Dr. Edwin M. Baker (University of Michigan, Ann Arbor, Michigan): If you wish to recover all the nickel present in nickel plating solutions, I believe the best method is to evaporate the solutions to dryness, and to send the resulting crystallized salts to a central plant to be calcined to the oxide and reduced to nickel powder.  The principal impurity in the nickel should be iron, which would not be objectionable if the nickel was used for making alloy steel.

However, the nickel present in plating solutions, purchased as salts, represents a cost of about 65¢ per pound of nickel.  New electrolytic nickel is priced at something over 32¢ per pound.  The cost of evaporating the solutions, of reducing the salts to metallic nickel, and of freight must be subtracted from the 32¢ figure to give the net return, which would be at most only a small fraction of the original 65¢ cost.

The recovery of this nickel in plating solutions must be justified almost wholly on the basis of contributing to the war effort, as the economics of the situation indicates that the plating plant would be better off financially to retain the solutions (or evaporated salts obtained from them) for post war plating.

Mr. Austin F. Fletcher (Brewer Titchener Corporation, Binghamton, New York): I would like to ask Dr. Blum if he would enlarge on the reference to embrittlement of chrome plated parts of airplanes when they come under stress.  I was wondering just what he meant.

Dr. Blum: It is well established that when certain hardened heat-treated steel parts are chromium plated and then subjected to alternating stress, their strength in alternating stress, in other words, their resistance to fatigue, is decreased.  The explanation of that behavior is not simple.  The easiest explanation is that the chromium has a very hard surface, and therefore if in the bending or stressing of that part a crack starts in the chromium (and chromium is ordinarily brittle), then that crack is likely to extend through to the underlying metal.  As an illustration, some years ago some paper manufacturers asked us about the chromium plating of the brass Foudrinier wire that is used in the paper mills.  At that time, we tried chromium plating directly on the brass wire.  When that wire had a fairly heavy coating of chromium on it, you could snap it in your fingers; but if you dissolved the chromium off, the brass was just as flexible and ductile as before.  This shows that the chromium plating had not made the brass itself brittle but it had made the structure brittle.  In other words, if a crack started on the surface, it was likely to extend through.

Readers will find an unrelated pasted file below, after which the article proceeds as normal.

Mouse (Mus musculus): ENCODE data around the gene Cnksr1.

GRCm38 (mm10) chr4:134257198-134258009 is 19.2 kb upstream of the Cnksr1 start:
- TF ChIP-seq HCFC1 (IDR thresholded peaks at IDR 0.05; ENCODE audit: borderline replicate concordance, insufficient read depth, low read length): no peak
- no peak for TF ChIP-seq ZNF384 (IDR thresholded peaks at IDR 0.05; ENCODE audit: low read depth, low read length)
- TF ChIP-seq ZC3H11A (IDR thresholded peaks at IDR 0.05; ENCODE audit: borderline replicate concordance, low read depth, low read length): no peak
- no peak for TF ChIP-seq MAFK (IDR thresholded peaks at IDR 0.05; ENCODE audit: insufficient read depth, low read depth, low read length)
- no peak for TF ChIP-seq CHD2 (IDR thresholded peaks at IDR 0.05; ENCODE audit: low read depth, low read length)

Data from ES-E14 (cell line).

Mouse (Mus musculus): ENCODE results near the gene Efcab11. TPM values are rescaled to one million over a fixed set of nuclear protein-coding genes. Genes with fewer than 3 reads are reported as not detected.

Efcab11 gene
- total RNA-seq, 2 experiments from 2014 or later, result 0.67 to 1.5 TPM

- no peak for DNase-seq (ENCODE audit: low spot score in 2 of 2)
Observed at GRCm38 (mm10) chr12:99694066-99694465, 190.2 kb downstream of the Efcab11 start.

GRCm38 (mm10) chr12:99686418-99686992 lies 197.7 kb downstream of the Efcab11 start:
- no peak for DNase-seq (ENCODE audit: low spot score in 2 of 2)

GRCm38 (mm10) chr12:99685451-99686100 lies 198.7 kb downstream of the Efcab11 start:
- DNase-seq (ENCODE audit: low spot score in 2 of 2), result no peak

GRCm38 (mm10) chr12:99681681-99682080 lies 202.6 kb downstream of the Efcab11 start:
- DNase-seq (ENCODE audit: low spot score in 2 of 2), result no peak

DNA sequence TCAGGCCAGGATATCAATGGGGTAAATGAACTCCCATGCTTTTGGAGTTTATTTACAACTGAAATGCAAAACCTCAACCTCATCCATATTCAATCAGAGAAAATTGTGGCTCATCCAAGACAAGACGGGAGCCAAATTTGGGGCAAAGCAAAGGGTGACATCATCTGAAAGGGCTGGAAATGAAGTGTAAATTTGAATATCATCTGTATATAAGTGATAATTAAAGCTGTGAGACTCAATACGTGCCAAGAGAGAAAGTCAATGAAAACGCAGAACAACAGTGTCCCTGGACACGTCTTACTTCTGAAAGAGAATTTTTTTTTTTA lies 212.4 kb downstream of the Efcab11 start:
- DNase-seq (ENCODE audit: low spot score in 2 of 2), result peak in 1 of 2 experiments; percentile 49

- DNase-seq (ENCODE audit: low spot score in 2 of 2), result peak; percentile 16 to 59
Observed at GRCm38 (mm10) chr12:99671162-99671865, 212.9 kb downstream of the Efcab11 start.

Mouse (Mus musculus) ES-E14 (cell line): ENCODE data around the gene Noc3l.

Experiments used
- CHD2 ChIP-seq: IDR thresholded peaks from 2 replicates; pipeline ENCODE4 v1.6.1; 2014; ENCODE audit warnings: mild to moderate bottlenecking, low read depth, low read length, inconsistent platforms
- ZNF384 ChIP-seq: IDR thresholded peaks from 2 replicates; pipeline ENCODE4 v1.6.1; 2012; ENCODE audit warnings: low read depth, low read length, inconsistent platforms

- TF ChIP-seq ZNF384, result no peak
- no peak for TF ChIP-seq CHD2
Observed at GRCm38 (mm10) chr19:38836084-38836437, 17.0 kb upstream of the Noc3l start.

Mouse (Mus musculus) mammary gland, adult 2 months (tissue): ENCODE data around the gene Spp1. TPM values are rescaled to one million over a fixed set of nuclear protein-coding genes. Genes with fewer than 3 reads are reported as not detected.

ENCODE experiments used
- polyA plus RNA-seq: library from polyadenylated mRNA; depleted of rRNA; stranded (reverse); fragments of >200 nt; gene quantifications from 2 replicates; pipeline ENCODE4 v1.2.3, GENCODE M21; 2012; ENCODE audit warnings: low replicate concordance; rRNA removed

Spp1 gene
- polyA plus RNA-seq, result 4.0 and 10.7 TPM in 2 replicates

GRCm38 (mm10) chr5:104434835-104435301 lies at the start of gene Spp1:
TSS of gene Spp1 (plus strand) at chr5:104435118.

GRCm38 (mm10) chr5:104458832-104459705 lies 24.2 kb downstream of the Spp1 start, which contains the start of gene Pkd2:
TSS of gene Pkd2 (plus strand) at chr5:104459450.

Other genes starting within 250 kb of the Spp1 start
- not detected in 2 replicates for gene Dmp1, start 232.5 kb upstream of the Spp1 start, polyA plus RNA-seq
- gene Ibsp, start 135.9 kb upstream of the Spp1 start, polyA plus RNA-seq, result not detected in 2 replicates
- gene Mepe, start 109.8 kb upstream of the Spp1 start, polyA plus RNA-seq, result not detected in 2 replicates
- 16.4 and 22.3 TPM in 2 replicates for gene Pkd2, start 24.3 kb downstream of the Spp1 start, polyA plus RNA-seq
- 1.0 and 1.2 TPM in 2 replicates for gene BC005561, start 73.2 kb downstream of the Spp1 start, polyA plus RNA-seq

That is a very simple explanation of a much more complicated phenomenon.  It is a fact that in aircraft engines they must be very careful about the application of chromium to certain parts, because it is likely to reduce the resistance to fatigue and cause fractures afterward in service.

Chairman Caldwell: If there are no further questions, let's give these three fellows from Washington a rising vote of thanks.

. . . The audience arose in a unanimous vote of thanks and appreciation.

. . . The meeting then adjourned, at twelve-ten o'clock.


  • Hybrid Sol-Gel Coatings in Surface Engineering

    A look at the use of modified sol-gel polymer films and hybrid system coatings, as well as the methodologies for evaluating the mechanical properties of the coatings.

  • Qualitative Approach to Pulse Plating

    In 1986, the AESF published Theory and Practice of Pulse Plating, edited by Jean Claude Puippe and Frank Leaman, the world’s first textbook on pulse plating.  A compendium of chapters written by experts in this then-emerging field, the book quickly became the authoritative text in pulse plating.  What follows here is the opening chapter, serving as an introduction to the field.  Although the field has grown immensely in the intervening 35 years, the reader will find that the material remains a valuable introduction to those looking to advance the field of pulse plating.

  • Mechanical Properties of Electroformed Metals

    In 1996, the AESF held its highly regarded electroforming course, prepared by Ron Parkinson for presentation by The Nickel Development Institute (NiDI) and the AESF.  What follows is a slightly modified excerpt, specifically on the mechanical properties of electroformed metals.  Much of this information has withstood the test of time, and gives a perspective of this technology at the turn-of-the-century.